On Money: The Abyss gazes also into you
Finally, it’s time for my own reckoning. Like I previously mentioned, I’ve been toying with the idea of writing this hypothetical series for a while now, but never knew how exactly to tie it all together. But as I reviewed my notes about my friends, it dawned on me that I was not so different after all. I would write about a detailed account of my own slide into the freewheeling, easy-spending, avo-toast buying, yuppie millennial lifestyle.
Though I’ve never planned to, I’ve bought three-dollar bottled water a few times this summer. Though I’ve never bought Common Projects, I’ve spent enough on clothes that sometimes I’m uncomfortable admitting it. And though my expenditures aren’t anywhere near those of some of my other friends, I’m also not making anywhere near what they are. What happened?
I pin the root cause on the increasingly expensive tastes of my peers. As much as I portrayed myself in the role of an uninterested observer, I was actually an agent in the system, usually buying the same sorts of things they were. What am I going to do, skip dinner? Drink at a different bar?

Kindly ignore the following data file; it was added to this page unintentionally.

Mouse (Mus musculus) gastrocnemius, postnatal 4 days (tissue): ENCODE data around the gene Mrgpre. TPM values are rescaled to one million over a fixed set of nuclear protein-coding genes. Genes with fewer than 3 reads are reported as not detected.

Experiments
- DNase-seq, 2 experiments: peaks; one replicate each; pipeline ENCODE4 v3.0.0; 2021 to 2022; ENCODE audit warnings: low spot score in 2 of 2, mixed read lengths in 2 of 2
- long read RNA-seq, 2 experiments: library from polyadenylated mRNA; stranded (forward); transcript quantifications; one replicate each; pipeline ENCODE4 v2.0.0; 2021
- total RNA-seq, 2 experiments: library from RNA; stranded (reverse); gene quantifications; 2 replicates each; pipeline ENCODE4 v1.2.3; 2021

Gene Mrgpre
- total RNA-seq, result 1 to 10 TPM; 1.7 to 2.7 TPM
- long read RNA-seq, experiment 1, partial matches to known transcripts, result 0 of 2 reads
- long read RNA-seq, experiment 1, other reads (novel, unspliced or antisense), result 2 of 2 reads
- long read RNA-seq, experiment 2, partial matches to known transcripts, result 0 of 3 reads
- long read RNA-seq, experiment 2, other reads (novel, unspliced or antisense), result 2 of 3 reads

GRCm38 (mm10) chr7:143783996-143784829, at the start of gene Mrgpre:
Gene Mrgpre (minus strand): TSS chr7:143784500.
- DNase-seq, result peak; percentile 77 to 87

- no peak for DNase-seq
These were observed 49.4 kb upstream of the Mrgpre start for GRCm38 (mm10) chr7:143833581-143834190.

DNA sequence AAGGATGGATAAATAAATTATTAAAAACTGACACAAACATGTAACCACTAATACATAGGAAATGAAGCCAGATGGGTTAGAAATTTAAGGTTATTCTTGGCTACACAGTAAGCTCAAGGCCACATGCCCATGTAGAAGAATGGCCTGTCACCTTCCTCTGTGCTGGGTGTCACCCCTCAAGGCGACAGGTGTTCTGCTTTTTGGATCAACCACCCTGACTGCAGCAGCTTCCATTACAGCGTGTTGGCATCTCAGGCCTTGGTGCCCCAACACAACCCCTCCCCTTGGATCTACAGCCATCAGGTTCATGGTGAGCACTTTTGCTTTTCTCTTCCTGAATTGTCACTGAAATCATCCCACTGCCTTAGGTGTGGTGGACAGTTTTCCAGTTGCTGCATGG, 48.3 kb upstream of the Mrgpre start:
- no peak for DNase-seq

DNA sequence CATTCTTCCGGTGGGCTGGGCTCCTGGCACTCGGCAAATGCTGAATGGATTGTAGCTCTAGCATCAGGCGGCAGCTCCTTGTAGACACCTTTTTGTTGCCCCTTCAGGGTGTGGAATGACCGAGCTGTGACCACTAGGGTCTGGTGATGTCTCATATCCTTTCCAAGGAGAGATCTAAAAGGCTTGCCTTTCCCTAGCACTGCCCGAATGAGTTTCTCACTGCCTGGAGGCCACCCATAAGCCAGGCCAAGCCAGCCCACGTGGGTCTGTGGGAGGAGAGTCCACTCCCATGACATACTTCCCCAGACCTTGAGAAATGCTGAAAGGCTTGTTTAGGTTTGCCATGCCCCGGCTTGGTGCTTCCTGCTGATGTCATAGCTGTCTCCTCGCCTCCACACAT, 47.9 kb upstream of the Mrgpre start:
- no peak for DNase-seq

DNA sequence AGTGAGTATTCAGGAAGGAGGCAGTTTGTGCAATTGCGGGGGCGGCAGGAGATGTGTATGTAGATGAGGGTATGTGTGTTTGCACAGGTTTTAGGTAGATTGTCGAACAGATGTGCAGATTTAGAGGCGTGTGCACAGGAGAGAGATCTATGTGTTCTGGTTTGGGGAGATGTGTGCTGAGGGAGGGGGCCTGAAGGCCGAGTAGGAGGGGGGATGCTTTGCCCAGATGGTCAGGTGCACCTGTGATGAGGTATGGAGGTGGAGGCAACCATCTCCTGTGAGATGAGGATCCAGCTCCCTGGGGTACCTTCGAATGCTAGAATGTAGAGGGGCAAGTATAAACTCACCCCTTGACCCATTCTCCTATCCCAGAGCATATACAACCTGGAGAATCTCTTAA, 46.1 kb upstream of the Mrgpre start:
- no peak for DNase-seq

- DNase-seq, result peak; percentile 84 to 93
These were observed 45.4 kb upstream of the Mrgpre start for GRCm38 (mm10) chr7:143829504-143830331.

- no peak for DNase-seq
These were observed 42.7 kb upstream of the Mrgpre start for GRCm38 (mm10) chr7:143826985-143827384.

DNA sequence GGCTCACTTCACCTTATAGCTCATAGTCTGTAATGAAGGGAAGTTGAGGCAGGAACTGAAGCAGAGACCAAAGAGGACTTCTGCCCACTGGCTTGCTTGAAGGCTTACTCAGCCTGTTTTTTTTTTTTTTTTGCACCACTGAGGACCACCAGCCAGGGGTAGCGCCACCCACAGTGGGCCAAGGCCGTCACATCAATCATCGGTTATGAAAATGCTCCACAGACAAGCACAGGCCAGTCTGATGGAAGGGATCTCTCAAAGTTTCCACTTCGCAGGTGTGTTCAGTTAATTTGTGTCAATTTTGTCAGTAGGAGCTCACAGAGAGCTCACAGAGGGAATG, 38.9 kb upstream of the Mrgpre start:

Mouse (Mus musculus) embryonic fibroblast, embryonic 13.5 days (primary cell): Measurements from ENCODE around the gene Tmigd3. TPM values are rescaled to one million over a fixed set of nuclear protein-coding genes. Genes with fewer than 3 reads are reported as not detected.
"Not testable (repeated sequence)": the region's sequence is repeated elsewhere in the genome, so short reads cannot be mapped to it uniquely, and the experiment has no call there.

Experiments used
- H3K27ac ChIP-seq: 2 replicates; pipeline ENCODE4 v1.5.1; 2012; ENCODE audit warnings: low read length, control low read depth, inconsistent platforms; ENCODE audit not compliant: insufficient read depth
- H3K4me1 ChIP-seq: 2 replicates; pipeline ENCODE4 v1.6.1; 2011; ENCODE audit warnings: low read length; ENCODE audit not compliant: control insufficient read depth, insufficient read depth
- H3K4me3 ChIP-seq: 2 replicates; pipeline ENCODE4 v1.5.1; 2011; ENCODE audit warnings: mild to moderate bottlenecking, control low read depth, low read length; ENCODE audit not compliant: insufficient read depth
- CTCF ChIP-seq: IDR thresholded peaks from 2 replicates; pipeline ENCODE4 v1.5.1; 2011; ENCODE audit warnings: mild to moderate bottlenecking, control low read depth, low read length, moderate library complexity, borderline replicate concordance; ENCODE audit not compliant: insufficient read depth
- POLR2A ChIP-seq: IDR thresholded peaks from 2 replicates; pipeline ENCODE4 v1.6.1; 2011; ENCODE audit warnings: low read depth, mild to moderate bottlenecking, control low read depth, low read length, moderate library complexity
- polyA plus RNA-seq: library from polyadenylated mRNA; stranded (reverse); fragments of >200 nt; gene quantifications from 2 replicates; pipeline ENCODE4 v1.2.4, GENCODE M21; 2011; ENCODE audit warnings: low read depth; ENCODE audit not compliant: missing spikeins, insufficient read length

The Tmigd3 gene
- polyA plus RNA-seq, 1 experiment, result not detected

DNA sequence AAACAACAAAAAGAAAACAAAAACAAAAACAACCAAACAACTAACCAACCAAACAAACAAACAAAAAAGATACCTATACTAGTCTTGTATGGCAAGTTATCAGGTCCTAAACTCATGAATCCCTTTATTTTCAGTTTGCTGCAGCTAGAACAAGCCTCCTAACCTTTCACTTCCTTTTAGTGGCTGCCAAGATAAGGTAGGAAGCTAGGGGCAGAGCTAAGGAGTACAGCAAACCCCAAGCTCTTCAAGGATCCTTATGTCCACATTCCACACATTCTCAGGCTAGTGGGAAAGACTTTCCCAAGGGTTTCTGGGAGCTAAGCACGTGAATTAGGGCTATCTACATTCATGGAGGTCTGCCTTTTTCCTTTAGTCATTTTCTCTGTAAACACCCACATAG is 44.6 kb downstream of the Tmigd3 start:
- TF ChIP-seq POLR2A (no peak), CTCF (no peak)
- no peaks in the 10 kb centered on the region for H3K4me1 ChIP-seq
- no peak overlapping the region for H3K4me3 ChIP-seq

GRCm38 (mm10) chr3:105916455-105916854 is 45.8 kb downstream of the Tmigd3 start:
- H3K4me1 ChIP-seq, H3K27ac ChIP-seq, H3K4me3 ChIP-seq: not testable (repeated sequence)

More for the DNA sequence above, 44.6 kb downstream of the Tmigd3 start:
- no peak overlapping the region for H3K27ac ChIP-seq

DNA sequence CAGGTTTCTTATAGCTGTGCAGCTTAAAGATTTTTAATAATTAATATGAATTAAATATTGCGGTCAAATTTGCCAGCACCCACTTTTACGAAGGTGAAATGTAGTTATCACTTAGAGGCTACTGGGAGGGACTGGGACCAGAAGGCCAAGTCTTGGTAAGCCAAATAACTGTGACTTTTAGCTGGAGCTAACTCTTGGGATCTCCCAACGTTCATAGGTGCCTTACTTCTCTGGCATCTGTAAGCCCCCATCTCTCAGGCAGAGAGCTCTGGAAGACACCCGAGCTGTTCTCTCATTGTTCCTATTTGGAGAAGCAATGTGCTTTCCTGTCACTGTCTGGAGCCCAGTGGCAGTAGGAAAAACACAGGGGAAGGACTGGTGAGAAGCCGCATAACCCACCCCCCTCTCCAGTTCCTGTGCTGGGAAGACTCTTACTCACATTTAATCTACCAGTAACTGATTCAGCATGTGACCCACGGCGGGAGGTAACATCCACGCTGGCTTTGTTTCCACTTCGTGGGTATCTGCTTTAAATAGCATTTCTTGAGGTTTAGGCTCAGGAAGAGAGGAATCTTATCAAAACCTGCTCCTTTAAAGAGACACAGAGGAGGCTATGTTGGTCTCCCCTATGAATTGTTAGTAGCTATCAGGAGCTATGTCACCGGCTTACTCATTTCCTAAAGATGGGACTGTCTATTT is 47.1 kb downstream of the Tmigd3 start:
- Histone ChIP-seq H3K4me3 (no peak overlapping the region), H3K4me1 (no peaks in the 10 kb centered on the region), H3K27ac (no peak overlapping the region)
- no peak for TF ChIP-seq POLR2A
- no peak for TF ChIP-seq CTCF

This is compounded by the awareness that I have the lowest propensity to spend among my friends. To compensate for this, I generally try to ensure that I’m paying for at least my share, and prevent it from seeming as though I’m the least willing to spend. The effect of this is twofold: I spend a comparable amount to my friends when we go out, and few question the looseness of my wallet.
Although there’s initially some form of sticker shock, maybe even a bit of grief that doesn’t fade, the real travesty is that everything else seems much cheaper by comparison. A two-hundred-dollar t-shirt seems unreasonable, but a hundred dollar hoodie is suddenly affordable. What’s four dollars for guac when that ski trip set me back four hundred? I guess that’s how it starts for everyone.
For my friends reading this, though I am complaining about spending too much money with you, and I hope to spend less, the damage is long done. Of course, the system is an echo chamber that I’m also directly contributing to, by reinforcing the idea to everyone that more expensive purchases and experiences are the norm. Regardless of who’s to blame, it’s too late; I’ve grown accustomed to the big price tags and the long bills.
This past weekend, a few friends and I reserved a table at a club that I frequently patronized when I wore a younger man’s clothes. Though I was excited to relive some memories, I was internally agonizing over having to pay a couple hundred dollars for the table. I remember tables being immensely expensive, and costs have only risen since the pandemic started receding. When the bill was settled a few days ago, I was surprised that it was only sixty-five dollars. Sixty? Three drinks the weekend prior had cost me that much. What a steal!